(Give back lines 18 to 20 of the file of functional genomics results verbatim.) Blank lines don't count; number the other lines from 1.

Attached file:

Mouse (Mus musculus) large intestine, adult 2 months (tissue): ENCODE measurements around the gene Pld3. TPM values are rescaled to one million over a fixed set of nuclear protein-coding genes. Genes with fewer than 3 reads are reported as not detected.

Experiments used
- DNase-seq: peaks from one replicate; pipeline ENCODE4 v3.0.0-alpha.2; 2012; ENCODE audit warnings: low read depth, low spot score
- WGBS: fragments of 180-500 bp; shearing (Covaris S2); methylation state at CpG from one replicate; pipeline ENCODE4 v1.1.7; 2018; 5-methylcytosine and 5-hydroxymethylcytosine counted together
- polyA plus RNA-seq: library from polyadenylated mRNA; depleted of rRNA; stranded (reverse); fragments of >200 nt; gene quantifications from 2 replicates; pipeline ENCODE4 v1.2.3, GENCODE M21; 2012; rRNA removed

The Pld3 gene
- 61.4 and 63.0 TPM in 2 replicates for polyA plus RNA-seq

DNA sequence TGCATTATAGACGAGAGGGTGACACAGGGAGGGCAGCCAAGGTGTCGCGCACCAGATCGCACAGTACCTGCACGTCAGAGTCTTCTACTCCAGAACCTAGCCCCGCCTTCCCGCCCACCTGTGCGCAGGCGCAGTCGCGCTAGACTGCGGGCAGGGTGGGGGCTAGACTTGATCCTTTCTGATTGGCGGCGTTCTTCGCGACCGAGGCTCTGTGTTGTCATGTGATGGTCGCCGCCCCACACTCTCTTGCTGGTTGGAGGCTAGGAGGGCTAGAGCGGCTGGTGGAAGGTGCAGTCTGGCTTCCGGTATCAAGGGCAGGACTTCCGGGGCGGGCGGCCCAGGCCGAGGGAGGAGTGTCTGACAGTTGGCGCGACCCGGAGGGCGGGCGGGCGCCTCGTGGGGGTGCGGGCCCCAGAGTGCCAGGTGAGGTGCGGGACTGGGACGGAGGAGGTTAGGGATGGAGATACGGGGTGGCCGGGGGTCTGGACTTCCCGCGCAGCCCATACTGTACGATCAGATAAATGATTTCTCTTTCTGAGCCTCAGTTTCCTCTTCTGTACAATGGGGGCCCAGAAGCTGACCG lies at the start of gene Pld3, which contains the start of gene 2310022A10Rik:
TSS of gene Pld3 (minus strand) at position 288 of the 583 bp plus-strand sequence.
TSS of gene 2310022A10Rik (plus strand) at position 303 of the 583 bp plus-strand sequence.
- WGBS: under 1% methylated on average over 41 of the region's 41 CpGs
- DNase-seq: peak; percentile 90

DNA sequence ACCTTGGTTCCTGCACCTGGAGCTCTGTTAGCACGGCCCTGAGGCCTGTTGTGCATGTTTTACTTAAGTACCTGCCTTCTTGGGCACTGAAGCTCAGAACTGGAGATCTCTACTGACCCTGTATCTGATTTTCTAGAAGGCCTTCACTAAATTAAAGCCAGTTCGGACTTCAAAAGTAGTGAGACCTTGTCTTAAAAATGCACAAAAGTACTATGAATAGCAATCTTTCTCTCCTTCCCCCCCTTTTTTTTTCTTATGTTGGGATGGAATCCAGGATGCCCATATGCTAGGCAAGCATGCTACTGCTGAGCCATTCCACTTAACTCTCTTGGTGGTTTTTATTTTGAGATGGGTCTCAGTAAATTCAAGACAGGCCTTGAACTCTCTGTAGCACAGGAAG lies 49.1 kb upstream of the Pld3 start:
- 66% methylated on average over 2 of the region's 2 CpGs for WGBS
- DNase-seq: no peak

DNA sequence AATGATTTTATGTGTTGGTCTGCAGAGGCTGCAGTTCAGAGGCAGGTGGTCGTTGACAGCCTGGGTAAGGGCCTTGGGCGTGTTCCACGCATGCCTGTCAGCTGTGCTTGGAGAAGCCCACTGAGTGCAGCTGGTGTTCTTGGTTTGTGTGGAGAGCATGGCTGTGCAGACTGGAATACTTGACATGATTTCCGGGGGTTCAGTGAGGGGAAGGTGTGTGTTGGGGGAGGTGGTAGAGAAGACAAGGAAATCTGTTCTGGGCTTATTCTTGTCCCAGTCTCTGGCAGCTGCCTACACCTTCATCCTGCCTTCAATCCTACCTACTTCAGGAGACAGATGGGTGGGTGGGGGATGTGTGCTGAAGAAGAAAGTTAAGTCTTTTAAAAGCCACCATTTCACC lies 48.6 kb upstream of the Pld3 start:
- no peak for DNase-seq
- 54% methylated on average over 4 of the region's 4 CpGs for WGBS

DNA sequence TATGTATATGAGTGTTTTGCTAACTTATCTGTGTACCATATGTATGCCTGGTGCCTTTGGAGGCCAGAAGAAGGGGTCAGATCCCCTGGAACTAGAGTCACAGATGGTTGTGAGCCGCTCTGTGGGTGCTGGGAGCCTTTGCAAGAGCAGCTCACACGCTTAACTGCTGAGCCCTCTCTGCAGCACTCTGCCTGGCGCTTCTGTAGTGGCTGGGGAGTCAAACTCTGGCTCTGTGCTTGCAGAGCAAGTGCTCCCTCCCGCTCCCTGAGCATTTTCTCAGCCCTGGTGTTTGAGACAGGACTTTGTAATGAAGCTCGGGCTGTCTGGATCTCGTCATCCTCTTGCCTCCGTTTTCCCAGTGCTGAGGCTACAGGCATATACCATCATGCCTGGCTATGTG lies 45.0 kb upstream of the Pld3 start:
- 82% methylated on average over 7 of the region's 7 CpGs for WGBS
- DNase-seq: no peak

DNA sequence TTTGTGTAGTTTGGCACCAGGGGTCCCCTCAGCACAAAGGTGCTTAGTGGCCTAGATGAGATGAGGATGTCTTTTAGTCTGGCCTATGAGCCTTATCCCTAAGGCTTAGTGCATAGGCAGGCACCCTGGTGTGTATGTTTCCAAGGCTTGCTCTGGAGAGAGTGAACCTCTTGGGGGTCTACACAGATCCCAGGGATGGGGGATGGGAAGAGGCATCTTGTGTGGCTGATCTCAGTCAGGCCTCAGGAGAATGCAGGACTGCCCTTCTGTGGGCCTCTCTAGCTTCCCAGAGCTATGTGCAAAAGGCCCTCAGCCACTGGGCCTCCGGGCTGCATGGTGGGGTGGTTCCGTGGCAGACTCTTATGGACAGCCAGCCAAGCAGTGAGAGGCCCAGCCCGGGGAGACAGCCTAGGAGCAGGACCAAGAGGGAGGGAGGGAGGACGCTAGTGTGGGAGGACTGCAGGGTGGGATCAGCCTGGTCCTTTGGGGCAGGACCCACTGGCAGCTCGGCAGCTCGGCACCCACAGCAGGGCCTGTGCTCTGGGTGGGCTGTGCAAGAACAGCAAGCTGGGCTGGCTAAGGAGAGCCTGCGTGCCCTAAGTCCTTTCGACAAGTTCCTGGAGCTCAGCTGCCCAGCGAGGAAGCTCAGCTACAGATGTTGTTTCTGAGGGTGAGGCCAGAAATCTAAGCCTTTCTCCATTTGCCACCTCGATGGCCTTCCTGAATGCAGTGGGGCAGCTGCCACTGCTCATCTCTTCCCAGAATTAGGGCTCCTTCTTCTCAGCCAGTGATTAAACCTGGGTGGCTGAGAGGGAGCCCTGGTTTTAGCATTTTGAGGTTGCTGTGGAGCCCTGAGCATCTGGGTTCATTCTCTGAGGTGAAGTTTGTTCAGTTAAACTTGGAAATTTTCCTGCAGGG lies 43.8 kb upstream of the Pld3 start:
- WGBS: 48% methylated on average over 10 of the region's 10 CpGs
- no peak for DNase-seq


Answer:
- 54% methylated on average over 4 of the region's 4 CpGs for WGBS

DNA sequence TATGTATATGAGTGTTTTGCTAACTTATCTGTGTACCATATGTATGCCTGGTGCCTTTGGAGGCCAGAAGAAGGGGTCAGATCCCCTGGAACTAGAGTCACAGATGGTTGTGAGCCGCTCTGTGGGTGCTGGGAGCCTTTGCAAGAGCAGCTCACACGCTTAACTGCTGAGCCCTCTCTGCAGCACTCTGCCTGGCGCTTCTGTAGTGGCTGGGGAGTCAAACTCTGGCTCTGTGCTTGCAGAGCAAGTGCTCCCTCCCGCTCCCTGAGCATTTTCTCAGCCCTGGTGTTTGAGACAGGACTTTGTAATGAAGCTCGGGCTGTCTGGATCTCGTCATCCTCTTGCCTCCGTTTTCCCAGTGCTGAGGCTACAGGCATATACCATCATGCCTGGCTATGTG lies 45.0 kb upstream of the Pld3 start:
- 82% methylated on average over 7 of the region's 7 CpGs for WGBS